Another replacement for the arbitrary 15% polling threshold could be if the CPD requested “approval polls” to be conducted by major outlets far in advance of the October debates. These approval polls could ask a simple question such as, “If a constitutionally-eligible presidential candidate is on the ballot in enough states to receive an electoral college victory, should that candidate be invited to the debates?” If a critical mass (say, 75% of respondents) answer “YES” (as opposed to “NO”) across an average of five pre-selected polls, those candidates will be included in the debates.
Alternately, rather than using questionable polling results, the CPD could require all constitutionally-eligible presidential party nominees – only those who have some hypothetical path to an electoral college victory – to apply for entrance into the debates via mass-petition. The threshold could be receiving a minimum of, for example, five-million signatures from Americans. The biggest challenge with this option would be centrally tabulating, and then verifying, those identities of millions of petitioners.
A fourth idea would be to lower the numerical threshold for either polling averages or mass-petitioning – but to couple that lower threshold with the extra caveat that a third-party candidate must receive a cross-party endorsement (“endorsement” meaning the blessing to be allowed to debate) from the campaign of a candidate who has already qualified for entrance into the debates. Imagine, for instance, a scenario where the Democratic nominee was fine with the Libertarian nominee debating…or where the Republican nominee was fine with the Green nominee debating. We could see a “new normal” of four-person debates arise under this modified criteria.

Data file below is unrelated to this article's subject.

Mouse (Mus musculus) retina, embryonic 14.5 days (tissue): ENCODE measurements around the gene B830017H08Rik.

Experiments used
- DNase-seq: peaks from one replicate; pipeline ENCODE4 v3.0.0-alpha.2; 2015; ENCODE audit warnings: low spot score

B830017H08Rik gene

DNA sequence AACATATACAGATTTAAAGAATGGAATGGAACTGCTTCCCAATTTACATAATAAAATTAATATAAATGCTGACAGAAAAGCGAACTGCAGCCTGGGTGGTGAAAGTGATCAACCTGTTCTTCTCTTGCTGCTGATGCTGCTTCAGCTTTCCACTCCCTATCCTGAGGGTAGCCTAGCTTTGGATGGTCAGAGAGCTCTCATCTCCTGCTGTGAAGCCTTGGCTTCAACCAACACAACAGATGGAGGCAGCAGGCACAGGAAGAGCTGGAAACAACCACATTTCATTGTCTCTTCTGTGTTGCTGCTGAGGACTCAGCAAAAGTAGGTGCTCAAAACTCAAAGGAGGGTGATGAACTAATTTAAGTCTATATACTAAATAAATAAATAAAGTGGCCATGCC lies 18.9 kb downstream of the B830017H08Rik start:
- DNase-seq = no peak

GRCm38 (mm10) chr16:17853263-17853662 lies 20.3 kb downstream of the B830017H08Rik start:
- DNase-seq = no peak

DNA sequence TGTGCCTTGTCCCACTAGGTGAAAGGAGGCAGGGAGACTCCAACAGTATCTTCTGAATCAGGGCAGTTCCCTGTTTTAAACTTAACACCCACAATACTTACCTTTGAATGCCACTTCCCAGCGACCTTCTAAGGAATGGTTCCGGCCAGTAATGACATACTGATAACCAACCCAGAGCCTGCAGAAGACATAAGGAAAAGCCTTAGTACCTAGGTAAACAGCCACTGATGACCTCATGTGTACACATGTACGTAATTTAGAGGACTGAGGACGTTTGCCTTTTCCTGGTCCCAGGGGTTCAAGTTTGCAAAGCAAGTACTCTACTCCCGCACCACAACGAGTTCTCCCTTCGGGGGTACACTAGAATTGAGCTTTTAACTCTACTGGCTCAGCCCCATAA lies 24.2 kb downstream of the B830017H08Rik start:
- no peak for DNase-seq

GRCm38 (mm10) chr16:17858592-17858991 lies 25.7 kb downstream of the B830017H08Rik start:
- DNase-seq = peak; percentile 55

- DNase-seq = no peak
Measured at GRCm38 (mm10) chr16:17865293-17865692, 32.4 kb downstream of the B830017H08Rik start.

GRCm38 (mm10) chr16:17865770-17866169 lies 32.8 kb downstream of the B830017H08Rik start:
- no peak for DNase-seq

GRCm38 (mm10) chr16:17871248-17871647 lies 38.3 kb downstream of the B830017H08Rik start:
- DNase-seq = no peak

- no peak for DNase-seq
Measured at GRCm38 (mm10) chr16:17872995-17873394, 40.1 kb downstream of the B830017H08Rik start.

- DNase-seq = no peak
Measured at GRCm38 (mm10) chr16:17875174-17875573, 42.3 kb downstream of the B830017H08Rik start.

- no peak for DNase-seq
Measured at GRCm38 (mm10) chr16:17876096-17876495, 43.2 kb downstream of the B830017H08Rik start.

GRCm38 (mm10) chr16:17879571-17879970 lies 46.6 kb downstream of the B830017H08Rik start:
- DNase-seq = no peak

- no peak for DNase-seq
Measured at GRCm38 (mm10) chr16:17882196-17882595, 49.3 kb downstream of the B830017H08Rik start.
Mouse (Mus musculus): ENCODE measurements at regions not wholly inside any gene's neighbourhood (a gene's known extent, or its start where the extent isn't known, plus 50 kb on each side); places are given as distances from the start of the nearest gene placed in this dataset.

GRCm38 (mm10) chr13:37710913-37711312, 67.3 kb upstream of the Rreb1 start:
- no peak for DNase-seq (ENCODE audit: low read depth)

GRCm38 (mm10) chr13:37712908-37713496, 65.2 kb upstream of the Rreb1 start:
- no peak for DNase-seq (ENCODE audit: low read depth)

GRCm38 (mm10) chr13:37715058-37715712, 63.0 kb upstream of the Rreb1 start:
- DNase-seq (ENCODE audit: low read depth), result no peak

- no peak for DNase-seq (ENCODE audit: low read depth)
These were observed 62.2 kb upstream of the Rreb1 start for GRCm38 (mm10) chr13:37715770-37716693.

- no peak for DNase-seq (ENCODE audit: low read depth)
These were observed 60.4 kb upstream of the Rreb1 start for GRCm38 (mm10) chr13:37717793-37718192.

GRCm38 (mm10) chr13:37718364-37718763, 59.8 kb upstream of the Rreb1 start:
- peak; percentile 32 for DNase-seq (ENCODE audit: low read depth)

In fact, the CPD could even work out an arrangement where, if there were more than four or five qualifying candidates eligible to debate (under newly-introduced criteria), their inclusion could be incorporated on a rotational basis between the three televised debates (depending on a third-party candidate’s inferior qualifying scores).
Ideally, the structure of the debates themselves, regardless of which candidates are included in them, should be revamped. The CPD needs to be looking at every option: from giving the debate moderator authority over cutting off candidates’ microphones (for when candidates inevitably exceed their speaking time limit) to letting journalists ask candidate-neutral questions (so that no candidate is having pointed questions directed specifically at him or her).
Regardless of *how* the CPD’s oversight of debates gets retooled – it still needs to be retooled. The polling traditionally used by the CPD to measure candidates’ threshold for inclusion is unreliable…and any polls used should be chosen by the commission at least a few months prior to Labor Day, to ensure the least amount of “short window manipulation” possible.
And, most importantly, Americans must quit accepting the whopper that the Commission on Presidential Debates is somehow “nonpartisan.” When two-thirds of a commission is inherently oligarchical, that is anything but “nonpartisan” – no matter how fervently Donald Trump or anyone else would try to insist otherwise.
Featured image: Leonel Cunha via Flickr.